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So argues a new book by Daniel J. Mahoney, reviewed currently in City Journal by Gerald J. Russello. Philosophers have been seeking to replace the strictures of both religious faith and politics since the Enlightenment, and it seems that they have nearly achieved their project at last. The new faith does not have a formal name as yet, but several observers have described it as “Humanitarianism.”
Humanitarianism is itself a religion, and as Harvard law professor Adrian Vermeule has argued, modern secularism has its own eschatology (the eternal overcoming of “hatred”), its own sacraments and holidays, and various prohibitions and commandments, usually centered around specific groups. Coupled with the rise of various would-be pagan religions and the cult of the self, these movements represent a retreat from rational reflection on politics.
That eschatology (meaning, the beliefs associated with The End, that is the ultimate destiny) should terrify us all, for it is unbounded by any goal, and barrier, or any moral lines. It simply latches onto the eternal defeat of “hatred,” which is a term that has been denuded of meaning, and now relegated to mean a failure to affirm any other person’s choices or self-definition, no matter how destructive. To fail to affirm is to “hate,” and to “hate” is to be an enemy of all.
But Humanitarianism infects more than one might suppose.
Augusto del Noce [wrote] that, with modernity, “everything becomes purely an object of commerce. This is symbolized by the disappearance of modesty; in the most elementary forms everything is reduced to ‘water, sleep, sex,’ falling, in short, into pure animalism.” Kolnai, too focuses on modesty and the range of intimate relationships that virtue was meant to regulate. For the humanitarian, living up to or in accord with virtue is unnecessary because virtue is unnecessary—the category implies that people may want something that is not good. “Humanitarianism,” explains Mahoney, “ultimately impairs human cognition, since a horizon that deifies undifferentiated ‘human needs’ has a hard time acknowledging the ‘unpleasant,’ the truly morally demanding dimensions of the moral life.” [emphasis my own]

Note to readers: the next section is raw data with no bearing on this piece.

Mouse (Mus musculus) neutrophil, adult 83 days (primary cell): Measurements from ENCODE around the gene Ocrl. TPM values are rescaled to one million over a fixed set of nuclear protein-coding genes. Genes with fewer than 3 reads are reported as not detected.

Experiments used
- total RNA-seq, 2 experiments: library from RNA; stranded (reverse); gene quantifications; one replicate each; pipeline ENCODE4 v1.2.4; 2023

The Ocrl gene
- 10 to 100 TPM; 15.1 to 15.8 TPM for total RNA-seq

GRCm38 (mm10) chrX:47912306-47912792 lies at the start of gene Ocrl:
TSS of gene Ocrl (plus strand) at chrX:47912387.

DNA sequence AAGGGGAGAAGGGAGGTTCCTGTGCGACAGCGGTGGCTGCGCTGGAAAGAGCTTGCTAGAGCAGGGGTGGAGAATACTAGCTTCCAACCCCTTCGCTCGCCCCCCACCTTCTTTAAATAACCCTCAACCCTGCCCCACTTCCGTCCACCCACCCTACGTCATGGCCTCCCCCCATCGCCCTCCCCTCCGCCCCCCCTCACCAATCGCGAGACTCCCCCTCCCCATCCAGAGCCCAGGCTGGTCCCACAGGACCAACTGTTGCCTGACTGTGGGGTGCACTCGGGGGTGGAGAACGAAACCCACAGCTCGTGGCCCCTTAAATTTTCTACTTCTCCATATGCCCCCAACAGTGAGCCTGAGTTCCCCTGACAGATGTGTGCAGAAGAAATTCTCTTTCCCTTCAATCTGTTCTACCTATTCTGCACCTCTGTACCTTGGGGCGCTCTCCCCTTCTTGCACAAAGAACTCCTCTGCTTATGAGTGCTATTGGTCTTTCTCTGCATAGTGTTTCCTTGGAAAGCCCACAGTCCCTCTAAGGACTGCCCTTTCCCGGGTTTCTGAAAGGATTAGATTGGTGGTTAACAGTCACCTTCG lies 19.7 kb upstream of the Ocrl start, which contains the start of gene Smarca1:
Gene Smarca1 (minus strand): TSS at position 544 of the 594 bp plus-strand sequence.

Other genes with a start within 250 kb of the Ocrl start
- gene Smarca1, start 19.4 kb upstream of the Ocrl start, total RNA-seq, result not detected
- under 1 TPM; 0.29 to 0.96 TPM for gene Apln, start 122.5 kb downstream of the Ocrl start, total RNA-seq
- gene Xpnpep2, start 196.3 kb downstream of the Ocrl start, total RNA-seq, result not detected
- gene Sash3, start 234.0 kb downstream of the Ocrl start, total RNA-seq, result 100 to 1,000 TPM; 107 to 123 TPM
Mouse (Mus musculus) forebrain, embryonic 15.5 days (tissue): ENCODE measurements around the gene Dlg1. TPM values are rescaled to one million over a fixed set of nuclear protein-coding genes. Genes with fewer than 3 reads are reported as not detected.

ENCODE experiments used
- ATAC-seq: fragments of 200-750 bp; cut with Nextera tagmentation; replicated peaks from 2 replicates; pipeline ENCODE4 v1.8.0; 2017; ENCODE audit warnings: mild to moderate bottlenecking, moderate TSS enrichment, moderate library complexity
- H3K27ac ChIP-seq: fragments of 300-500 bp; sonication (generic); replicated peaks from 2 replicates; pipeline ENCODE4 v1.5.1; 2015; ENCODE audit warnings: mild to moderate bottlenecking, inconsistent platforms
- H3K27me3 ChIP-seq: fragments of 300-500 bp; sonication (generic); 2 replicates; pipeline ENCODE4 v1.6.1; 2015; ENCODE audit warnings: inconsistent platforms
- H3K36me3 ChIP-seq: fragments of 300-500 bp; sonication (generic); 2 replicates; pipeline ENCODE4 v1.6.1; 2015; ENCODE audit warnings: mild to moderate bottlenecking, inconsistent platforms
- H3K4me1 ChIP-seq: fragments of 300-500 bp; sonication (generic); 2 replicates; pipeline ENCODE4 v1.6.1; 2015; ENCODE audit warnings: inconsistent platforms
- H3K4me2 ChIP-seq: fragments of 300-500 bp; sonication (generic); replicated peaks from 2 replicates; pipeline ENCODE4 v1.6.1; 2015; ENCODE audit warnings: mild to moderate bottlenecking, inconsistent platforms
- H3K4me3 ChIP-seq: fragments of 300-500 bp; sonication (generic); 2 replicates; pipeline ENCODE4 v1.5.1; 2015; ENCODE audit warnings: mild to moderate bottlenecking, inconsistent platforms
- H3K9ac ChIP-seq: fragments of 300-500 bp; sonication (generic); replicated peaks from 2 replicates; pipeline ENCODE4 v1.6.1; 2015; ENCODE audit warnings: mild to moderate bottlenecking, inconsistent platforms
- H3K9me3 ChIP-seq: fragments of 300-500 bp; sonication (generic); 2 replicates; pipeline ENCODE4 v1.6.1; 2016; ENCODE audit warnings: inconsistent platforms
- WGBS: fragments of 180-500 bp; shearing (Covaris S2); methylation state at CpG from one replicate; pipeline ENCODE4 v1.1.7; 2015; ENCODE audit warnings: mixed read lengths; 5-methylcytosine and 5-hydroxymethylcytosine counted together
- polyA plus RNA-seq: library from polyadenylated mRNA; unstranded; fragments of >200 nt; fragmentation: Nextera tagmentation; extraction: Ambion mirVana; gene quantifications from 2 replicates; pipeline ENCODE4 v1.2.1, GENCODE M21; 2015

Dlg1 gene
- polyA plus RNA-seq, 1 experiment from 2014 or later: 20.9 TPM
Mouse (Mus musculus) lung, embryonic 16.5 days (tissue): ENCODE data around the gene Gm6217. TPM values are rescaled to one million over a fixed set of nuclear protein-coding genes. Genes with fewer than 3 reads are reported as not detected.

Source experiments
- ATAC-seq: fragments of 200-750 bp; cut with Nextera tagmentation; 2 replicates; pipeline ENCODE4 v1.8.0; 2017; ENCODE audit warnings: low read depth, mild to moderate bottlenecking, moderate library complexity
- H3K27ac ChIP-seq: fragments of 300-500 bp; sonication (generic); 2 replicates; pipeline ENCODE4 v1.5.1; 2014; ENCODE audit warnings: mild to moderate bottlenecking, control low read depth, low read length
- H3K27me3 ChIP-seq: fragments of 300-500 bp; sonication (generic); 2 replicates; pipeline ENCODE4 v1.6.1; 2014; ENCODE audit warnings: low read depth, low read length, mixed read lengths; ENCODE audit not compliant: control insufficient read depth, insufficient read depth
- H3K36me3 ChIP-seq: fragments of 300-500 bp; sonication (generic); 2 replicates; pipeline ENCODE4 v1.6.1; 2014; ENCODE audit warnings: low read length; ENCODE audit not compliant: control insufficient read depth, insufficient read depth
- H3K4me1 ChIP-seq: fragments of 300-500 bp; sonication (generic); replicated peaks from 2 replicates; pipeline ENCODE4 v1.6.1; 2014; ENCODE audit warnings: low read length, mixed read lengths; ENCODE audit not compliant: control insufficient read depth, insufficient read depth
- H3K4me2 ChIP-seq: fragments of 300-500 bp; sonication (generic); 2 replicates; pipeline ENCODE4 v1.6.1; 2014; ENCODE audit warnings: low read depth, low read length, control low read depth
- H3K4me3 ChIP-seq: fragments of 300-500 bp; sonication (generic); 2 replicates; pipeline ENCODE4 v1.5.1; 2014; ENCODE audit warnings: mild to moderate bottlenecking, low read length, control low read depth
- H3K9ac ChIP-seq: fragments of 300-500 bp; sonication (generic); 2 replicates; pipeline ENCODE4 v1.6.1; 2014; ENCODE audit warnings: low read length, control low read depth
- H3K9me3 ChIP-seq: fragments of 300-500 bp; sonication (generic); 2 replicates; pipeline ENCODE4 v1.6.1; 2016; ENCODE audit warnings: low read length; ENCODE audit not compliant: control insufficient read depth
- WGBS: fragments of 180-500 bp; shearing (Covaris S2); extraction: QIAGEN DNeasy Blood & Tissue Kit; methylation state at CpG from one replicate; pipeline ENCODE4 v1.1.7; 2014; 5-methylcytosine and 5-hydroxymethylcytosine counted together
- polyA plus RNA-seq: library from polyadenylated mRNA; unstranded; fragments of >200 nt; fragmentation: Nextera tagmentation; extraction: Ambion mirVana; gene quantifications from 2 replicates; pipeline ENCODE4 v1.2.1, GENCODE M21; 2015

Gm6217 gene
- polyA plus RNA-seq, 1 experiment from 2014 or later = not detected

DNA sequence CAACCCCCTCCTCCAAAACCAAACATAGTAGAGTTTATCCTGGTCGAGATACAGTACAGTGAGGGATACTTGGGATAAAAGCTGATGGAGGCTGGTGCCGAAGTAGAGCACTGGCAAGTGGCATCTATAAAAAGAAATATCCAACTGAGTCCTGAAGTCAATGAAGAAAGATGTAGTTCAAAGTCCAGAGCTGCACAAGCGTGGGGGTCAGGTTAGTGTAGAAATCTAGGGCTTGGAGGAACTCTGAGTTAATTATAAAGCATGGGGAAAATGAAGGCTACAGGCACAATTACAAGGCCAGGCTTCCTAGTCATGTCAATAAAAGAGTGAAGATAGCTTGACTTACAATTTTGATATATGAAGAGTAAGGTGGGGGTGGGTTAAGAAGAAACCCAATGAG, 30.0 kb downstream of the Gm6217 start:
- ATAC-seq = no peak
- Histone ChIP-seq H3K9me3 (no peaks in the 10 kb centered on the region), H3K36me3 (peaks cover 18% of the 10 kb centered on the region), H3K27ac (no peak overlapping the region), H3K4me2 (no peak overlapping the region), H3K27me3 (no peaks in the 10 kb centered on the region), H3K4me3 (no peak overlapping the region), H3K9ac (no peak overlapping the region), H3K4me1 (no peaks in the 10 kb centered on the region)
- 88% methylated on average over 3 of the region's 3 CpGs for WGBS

Put another way, we have lost the ability to tell others that their very way of living is unvirtuous. The Left wants to affirm every self-definition one could invent (and label as oppressors those who refuse to affirm), while the Right is afraid of morally censuring anything that appears to be free commerce, even if such trades violate human dignity.
Socialism was difficult to oppose when it first achieved international popularity. It took decades for the horrors of socialism in practice, and the brutality it required, to be acknowledged, and few even today are willing to label Socialism as a religious belief system. But in time, Western Civilization did at least come to understand at some level that socialism was dangerous, and was able to oppose the worse expressions of it (even if now those memories of its horrors are fading again). Can Western Civilization rouse itself sufficiently to recognize this new cult? Time will tell. Perhaps it won’t and will fall into this new totalitarianism, or perhaps, enervated and disunited by the radical individualism therein, busy destroying itself in a vain attempt to defeat “hate,” it will be unable to oppose the other totalitarianism promulgated by China.
Regardless, we should all recognize that “Woke” politics may very well be foretaste of a new totalitarian secular cult.